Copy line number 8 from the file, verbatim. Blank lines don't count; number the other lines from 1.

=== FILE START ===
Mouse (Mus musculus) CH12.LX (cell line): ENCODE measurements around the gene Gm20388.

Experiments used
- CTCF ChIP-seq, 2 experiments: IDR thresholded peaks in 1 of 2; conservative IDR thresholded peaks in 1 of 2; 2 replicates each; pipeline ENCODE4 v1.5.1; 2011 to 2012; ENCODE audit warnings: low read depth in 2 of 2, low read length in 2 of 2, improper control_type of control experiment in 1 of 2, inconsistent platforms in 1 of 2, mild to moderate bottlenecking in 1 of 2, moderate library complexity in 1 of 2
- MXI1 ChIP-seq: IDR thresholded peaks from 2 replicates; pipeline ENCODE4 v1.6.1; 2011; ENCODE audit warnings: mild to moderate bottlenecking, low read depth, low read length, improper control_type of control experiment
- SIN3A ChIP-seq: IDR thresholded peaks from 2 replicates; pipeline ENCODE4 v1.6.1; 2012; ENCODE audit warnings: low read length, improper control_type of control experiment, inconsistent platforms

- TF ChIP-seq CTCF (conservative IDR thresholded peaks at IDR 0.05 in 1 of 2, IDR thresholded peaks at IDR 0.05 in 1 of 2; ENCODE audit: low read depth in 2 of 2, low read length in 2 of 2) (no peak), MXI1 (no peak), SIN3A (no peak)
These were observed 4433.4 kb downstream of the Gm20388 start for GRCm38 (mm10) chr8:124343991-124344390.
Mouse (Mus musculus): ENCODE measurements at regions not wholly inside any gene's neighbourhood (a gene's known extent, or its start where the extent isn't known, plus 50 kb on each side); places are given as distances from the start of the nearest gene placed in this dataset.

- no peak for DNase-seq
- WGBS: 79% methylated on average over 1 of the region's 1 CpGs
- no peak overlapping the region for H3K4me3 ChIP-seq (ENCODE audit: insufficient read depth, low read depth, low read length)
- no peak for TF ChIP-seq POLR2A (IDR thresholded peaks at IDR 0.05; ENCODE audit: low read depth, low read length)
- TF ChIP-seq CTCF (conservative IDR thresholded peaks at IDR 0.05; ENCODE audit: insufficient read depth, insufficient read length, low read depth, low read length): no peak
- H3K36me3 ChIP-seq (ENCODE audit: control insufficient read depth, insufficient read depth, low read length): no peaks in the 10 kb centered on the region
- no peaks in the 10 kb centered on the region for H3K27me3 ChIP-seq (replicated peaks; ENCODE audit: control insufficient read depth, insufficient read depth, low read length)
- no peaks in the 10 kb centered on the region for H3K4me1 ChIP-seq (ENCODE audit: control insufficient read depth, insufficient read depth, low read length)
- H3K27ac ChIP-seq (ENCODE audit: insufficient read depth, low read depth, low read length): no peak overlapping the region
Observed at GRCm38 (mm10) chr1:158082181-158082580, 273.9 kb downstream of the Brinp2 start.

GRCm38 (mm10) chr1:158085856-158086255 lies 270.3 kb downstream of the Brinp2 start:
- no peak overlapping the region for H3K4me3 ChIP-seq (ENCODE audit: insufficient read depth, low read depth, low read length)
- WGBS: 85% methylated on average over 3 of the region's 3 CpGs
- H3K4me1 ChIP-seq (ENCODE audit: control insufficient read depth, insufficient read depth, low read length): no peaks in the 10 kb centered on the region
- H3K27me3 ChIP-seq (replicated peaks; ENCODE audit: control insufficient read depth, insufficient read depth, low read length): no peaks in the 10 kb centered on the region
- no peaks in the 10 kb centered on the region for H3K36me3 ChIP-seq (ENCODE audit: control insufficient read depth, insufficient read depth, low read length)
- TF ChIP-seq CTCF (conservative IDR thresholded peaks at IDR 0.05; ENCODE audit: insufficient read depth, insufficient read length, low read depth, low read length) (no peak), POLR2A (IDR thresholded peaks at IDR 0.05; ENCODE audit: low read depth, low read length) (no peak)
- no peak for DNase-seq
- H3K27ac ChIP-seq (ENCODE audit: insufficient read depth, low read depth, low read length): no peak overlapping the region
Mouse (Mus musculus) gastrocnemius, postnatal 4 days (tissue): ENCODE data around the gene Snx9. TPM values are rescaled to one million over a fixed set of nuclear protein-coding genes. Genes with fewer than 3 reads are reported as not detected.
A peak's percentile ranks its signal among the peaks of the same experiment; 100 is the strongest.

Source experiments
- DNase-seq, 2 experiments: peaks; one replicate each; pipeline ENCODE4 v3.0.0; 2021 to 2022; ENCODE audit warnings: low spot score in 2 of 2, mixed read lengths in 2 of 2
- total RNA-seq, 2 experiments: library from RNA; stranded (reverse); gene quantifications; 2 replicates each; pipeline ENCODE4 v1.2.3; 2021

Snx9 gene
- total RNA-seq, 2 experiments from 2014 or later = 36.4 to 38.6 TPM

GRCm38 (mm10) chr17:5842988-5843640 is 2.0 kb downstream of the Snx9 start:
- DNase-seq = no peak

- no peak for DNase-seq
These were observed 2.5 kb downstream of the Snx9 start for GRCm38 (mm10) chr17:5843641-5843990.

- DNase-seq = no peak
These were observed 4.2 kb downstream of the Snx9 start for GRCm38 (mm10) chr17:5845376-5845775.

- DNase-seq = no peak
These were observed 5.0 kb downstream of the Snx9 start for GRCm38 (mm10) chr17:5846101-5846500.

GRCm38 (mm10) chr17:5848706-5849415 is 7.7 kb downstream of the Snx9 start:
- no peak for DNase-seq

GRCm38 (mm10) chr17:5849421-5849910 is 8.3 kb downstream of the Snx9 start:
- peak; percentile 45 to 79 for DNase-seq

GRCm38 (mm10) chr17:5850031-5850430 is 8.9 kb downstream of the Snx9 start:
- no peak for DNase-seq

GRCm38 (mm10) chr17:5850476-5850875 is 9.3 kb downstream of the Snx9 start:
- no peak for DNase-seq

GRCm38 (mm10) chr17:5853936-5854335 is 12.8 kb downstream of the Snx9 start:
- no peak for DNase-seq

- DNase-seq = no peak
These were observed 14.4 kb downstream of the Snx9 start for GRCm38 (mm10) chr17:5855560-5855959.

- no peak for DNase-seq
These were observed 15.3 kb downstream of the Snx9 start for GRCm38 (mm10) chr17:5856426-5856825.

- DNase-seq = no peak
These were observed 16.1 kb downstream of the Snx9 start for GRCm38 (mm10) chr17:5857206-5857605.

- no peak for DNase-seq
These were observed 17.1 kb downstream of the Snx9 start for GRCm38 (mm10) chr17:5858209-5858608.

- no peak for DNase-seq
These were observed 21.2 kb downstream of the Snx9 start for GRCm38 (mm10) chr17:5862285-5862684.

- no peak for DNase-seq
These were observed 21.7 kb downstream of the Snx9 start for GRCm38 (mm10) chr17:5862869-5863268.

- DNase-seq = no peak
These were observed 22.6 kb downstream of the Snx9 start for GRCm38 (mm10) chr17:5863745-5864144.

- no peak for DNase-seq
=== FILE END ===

Mouse (Mus musculus): ENCODE measurements at regions not wholly inside any gene's neighbourhood (a gene's known extent, or its start where the extent isn't known, plus 50 kb on each side); places are given as distances from the start of the nearest gene placed in this dataset.